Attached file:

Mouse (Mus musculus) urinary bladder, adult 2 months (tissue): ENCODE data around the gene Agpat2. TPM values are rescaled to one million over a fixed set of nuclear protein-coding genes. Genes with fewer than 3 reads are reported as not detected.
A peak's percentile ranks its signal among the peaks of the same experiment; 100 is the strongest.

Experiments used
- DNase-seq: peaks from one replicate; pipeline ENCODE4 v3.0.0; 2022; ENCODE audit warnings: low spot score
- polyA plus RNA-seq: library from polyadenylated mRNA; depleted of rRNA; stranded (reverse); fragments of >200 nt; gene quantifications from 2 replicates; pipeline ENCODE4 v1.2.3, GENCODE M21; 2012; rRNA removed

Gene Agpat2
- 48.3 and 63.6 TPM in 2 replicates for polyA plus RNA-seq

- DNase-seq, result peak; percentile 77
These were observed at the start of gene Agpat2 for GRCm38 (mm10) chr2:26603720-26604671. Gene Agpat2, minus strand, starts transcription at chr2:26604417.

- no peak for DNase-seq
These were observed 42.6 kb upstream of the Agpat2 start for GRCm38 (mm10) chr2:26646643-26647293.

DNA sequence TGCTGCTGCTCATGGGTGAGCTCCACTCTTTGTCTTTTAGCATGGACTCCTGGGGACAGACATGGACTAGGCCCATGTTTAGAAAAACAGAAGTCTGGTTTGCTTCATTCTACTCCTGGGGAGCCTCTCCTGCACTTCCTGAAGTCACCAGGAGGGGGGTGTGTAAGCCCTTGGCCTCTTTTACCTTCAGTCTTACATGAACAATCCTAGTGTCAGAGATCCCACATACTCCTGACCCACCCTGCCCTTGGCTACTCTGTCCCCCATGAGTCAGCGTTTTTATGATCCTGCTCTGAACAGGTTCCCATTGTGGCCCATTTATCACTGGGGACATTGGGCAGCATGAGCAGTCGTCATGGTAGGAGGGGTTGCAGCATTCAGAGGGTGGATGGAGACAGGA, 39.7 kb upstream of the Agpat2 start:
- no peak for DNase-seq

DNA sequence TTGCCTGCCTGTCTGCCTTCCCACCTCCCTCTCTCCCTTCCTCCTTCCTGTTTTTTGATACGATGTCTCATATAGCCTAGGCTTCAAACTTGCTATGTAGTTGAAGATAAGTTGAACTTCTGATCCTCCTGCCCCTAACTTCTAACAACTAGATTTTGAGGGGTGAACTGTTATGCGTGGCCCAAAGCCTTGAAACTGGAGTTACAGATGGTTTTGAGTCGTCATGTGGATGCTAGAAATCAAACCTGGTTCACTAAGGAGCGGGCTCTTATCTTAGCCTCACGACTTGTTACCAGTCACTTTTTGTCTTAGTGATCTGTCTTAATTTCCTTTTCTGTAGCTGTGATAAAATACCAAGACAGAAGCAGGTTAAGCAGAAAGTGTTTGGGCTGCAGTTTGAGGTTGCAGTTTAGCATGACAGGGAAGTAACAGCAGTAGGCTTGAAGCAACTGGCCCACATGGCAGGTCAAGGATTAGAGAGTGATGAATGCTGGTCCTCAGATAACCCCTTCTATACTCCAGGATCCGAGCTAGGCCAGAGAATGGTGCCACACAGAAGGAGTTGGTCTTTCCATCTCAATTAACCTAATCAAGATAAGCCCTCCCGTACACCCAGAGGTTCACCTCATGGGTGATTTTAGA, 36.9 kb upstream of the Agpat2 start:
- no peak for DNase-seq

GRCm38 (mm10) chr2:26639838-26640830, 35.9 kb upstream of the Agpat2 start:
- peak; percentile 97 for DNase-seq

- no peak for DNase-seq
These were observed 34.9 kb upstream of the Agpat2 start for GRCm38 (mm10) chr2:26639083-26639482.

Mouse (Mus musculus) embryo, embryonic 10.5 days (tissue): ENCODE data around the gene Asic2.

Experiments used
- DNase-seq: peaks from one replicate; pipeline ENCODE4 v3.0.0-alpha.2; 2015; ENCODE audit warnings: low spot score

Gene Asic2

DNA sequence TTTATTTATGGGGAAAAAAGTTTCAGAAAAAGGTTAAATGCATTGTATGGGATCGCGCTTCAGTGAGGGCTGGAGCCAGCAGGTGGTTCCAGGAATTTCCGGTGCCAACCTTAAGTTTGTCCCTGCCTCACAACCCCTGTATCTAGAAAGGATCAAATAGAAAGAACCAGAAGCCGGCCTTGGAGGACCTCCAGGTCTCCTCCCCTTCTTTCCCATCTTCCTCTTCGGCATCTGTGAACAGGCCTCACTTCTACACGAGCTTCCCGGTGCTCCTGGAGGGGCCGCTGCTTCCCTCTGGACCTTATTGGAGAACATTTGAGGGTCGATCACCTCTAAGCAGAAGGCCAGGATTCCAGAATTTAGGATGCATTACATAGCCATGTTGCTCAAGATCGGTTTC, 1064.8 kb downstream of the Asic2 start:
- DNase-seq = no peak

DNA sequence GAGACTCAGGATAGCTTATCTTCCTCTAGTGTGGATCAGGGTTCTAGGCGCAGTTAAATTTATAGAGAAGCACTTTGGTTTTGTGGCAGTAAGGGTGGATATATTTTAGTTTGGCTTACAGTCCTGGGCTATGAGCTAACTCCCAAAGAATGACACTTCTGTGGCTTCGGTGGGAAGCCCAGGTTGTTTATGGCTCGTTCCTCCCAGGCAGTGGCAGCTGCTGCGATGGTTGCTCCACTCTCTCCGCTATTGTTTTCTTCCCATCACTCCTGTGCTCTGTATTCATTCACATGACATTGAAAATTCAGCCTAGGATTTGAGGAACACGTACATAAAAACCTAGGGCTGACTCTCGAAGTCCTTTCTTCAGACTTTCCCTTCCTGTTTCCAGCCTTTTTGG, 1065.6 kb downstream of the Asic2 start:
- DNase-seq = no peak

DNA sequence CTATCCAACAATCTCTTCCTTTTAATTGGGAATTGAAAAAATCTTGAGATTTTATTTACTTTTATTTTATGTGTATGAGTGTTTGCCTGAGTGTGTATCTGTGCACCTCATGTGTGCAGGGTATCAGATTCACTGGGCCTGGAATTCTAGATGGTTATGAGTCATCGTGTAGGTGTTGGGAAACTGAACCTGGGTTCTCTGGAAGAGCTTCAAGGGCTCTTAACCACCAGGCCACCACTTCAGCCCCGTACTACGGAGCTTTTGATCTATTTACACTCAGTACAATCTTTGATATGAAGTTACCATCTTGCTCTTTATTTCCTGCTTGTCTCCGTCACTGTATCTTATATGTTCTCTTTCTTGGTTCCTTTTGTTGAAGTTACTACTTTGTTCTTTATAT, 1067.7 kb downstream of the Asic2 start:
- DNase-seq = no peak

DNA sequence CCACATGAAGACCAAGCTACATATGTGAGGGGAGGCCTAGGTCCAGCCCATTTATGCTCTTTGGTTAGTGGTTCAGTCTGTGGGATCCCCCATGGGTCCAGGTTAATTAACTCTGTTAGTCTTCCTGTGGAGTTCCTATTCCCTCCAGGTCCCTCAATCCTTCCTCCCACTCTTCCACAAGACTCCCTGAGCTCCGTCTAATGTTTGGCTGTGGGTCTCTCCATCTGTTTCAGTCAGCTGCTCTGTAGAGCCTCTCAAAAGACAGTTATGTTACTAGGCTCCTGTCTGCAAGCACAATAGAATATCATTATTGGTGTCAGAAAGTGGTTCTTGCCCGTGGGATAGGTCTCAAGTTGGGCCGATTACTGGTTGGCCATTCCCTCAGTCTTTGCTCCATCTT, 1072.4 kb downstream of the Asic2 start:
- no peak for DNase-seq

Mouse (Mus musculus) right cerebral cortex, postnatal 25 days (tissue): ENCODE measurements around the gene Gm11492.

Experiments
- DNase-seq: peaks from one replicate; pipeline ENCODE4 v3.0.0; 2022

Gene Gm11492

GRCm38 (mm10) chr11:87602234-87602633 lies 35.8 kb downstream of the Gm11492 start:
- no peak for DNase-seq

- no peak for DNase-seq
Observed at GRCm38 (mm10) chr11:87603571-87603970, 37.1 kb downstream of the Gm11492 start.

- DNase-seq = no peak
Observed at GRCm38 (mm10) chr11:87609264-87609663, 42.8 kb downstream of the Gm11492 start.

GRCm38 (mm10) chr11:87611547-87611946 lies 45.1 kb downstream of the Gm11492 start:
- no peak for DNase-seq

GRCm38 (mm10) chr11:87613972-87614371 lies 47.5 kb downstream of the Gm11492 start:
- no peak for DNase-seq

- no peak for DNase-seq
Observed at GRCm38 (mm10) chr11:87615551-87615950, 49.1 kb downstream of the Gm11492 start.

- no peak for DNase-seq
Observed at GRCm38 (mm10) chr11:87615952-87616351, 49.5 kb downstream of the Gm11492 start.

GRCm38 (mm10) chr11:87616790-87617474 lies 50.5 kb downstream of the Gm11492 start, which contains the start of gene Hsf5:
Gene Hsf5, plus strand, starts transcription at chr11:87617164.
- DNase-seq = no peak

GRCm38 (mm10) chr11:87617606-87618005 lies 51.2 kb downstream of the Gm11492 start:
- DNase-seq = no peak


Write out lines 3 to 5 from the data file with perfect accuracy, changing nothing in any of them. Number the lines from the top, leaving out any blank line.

Experiments used
- DNase-seq: peaks from one replicate; pipeline ENCODE4 v3.0.0; 2022; ENCODE audit warnings: low spot score
- polyA plus RNA-seq: library from polyadenylated mRNA; depleted of rRNA; stranded (reverse); fragments of >200 nt; gene quantifications from 2 replicates; pipeline ENCODE4 v1.2.3, GENCODE M21; 2012; rRNA removed